4,843 posts, read 2,973,256 times
Reputation: 3391
Quote:
Originally Posted by ragnarkar View Post
Vancouver, WA. A moderately conservative city in a very liberal region: Greater Portland (though it's not extremely conservative, probably similar to Orange County, CA or Fort Worth, TX.) You'll know you're there when you cross the bridge and suddenly see a lot of pickup trucks. It feels more like a city in Texas or Wyoming than one in the Pacific Northwest.

I guess it's kinda understandable since it's one of the best "tax havens" in the US, with WA having no state income tax and OR nearby having no sales tax.
Misread this. I thought you wrote Vancouver, CA.
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Old 06-27-2017, 05:59 PM
 
1,790 posts, read 1,136,931 times
Reputation: 1117
When you think of the "California" lifestyle, some of the cities in CA are pretty trashy and backwards that don't really fit the mold: Like Fresno and Bakersfield for example.
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Old 06-27-2017, 06:00 PM
 
Location: Nashville TN, Cincinnati, OH
1,798 posts, read 1,160,209 times
Reputation: 2321
Quote:
Originally Posted by N610DL View Post
When you think of the "California" lifestyle, some of the cities in CA are pretty trashy and backwards that don't really fit the mold: Like Fresno and Bakersfield for example.
Who thinks of Fresno and Bakersfield when they think of California lol
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Old 06-27-2017, 06:21 PM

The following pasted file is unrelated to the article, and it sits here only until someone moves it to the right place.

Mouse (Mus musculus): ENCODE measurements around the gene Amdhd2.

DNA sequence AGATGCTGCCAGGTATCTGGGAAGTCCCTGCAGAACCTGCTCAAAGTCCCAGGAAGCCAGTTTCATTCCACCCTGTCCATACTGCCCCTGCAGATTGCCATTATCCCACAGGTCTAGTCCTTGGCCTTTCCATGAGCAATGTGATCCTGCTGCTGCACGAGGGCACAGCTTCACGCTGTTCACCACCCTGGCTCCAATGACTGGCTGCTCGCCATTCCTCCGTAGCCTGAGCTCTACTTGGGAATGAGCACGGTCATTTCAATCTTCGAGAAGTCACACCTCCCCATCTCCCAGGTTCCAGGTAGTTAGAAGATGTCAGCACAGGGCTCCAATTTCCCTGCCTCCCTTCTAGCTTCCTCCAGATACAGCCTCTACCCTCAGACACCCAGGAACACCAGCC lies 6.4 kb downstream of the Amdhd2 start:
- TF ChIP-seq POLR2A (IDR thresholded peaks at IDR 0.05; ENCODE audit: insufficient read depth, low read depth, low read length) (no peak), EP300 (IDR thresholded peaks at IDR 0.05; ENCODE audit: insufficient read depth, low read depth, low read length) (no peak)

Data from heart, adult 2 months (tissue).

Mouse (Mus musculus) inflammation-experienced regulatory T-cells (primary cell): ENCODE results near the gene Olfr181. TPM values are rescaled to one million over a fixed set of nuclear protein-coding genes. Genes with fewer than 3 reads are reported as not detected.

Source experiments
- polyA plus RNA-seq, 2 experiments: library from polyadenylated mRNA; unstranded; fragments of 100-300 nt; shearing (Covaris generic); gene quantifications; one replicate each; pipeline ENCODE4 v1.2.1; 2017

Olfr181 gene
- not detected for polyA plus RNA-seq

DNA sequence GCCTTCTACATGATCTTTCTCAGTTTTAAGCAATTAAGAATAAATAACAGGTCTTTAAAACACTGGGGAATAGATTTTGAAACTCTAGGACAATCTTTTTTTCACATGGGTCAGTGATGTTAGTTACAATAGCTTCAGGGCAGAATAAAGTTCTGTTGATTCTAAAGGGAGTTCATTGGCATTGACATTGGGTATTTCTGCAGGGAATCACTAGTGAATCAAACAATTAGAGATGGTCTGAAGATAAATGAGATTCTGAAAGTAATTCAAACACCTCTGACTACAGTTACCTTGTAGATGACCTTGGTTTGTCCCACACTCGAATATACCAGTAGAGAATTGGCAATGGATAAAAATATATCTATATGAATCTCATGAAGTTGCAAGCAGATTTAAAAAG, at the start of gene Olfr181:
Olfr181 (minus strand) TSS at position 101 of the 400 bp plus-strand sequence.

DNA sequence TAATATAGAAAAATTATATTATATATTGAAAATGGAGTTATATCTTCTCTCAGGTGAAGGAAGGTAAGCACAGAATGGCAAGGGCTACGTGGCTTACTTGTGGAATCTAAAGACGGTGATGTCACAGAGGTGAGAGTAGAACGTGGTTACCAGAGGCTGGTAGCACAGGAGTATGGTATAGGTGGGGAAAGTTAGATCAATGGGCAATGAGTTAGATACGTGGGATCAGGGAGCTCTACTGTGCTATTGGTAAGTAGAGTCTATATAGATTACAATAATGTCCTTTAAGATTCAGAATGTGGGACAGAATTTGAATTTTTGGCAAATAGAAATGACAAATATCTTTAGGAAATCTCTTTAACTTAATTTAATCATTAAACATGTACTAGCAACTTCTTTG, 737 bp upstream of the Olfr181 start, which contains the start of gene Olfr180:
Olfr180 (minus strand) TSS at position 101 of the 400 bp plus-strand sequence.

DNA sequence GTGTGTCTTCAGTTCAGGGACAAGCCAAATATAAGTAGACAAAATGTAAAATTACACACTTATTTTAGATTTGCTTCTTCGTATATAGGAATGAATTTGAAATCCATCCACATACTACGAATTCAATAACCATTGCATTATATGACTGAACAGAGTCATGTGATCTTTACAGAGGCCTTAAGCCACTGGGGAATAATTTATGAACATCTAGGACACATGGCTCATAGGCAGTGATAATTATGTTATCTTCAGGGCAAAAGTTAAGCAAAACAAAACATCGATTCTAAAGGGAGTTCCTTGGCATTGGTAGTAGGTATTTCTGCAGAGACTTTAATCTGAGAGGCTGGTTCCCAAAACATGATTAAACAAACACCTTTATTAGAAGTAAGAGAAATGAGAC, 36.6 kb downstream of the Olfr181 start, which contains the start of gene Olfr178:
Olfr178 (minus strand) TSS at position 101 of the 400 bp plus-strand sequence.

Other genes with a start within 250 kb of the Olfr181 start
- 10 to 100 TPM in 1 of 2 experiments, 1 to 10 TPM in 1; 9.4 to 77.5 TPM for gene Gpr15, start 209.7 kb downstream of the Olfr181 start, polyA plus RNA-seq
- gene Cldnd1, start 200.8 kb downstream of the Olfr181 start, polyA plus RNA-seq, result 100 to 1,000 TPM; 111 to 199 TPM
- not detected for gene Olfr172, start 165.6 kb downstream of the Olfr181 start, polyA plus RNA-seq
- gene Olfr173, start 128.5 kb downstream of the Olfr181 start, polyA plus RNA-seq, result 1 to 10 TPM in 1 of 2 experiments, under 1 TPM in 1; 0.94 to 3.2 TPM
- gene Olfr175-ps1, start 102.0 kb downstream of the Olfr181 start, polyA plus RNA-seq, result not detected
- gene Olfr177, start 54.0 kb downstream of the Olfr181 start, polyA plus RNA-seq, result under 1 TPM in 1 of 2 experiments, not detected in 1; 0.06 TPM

2,013 posts, read 1,011,832 times
Reputation: 2662
Quote:
Originally Posted by Vanderbiltgrad View Post
Who thinks of Fresno and Bakersfield when they think of California lol
Actually, I do. I know that California isn't all glam, and that it's one of the top agricultural states in the country. A lot of people don't see past the glitz...some of us do.
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Old 06-28-2017, 07:31 AM
 
Location: Tampa - St. Louis
1,090 posts, read 1,626,102 times
Reputation: 1508
The South is the largest region and probably the most diverse. Dallas, Miami, and New Orleans are all Southern.
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Old 06-28-2017, 12:08 PM
 
211 posts, read 172,206 times
Reputation: 245
Quote:
Originally Posted by KathrynAragon View Post
I agree. I think that New Orleans is deliciously southern to it's very core.

I visited West Virginia a couple of years ago and went to the Greenbrier Resort. Everywhere I looked, there was "southern paraphernalia" but I hate to break it to them - the Greenbrier is not a southern resort and it's not in a southern state. Wannabees! LOL

I think that Springfield, MO feels southern though it's technically not. Same with Oklahoma City.

I think that there's a distinctly southern vibe to some of the cities in Ohio, which definitely surprised me.
Springfield feels like "southern-lite" to me... 25 miles south to Branson is where you get more of richer southern feel. The accents are instantly thicker, the dirt is more red, and the hills/mountains are much more dramatic
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Old 06-28-2017, 12:27 PM
 
211 posts, read 172,206 times
Reputation: 245
Quote:
Originally Posted by _OT View Post
Cleveland? Detroit? Kansas City? Indianapolis? Columbus? Minneapolis? Omaha? ... most of these Midwestern cities are dominated by SFH's. On the flipside, you still have Southern cities like New Orleans, Savannah, Charleston, Birmingham, and Richmond with a gritty, dense inner city.
Midwest cities outside of STL & Cincy may lack the row housing, but are VERY much full of tightly packed brick apartment buildings and dense bungalow housing for days...